DCI contributes to the energy efficiency of new Co-operative store

DCI, chilled display, refrigeration, air conditioning
Glass doors on chillers cabinets are just one aspect of a host of energy efficiency measures at this Co-op store in Chobham.

An integrated approach to refrigeration, space heating and hot water in a new community food store is more than halving energy use. DCI Refrigeration & Electrical designed and installed innovative refrigeration, climate-control and energy-management systems for the Southern Co-operative new store at Chobham in Surrey.

The 230 m2 building is a timber-frame construction with insulation exceeding the requirements of Building Regulations and renewable energy.

Adding glass doors to chiller cabinets reduces energy use by over 30%, reducing CO2 emissions by 10.5 t a year, and also eliminates the need for heating the cold aisle, saving a further 8.9 t of CO2.

Overall store heating is provided by a heat-recovery system designed by DCI and using heat from the refrigeration plant to provide hot water for radiators and DHW. This heat-recovery system is supported by an air-to-water heat pump.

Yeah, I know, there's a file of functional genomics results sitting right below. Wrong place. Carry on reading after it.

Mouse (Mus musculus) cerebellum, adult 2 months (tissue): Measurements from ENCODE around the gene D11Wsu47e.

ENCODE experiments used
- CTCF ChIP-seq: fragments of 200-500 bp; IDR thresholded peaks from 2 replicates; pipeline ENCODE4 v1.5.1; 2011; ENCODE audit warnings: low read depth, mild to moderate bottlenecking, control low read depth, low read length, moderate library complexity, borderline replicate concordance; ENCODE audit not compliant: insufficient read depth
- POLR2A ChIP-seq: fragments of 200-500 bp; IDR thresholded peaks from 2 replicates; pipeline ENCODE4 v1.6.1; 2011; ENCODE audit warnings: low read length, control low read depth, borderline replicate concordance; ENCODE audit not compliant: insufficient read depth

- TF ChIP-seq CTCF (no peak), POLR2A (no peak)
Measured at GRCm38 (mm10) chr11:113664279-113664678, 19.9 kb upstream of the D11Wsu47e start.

Heat-recovery ventilation for the store pre-heats or cools fresh air.

LED lighting uses 75% less electricity than conventional fluorescent lighting. DCI’s energy-management panel adds a further 24 t of CO2 equivalent savings.

DCI’s energy-management panel is used in this store, and other Southern Co-op stores, to control operational periods for store lighting, signage, bakery ovens, heating, ventilation and non-perishable refrigerated display cabinets.

Carbon dioxide is used as the prime refrigerant in the 52 kW glycol chiller, designed and made by DCI at its premises in Portsmouth.

Gary Taylor, Southern Co-operative’s development manager, said, ‘DCI played an invaluable role in helping us realise the full potential of this eco store. Rather than offsetting our emissions by buying carbon credits, we’re addressing energy issues within our business. The total reduction in carbon usage every year here will be roughly the equivalent of driving your car around the Earth eight times.’

For more information on this story, click here: April 2013, 125
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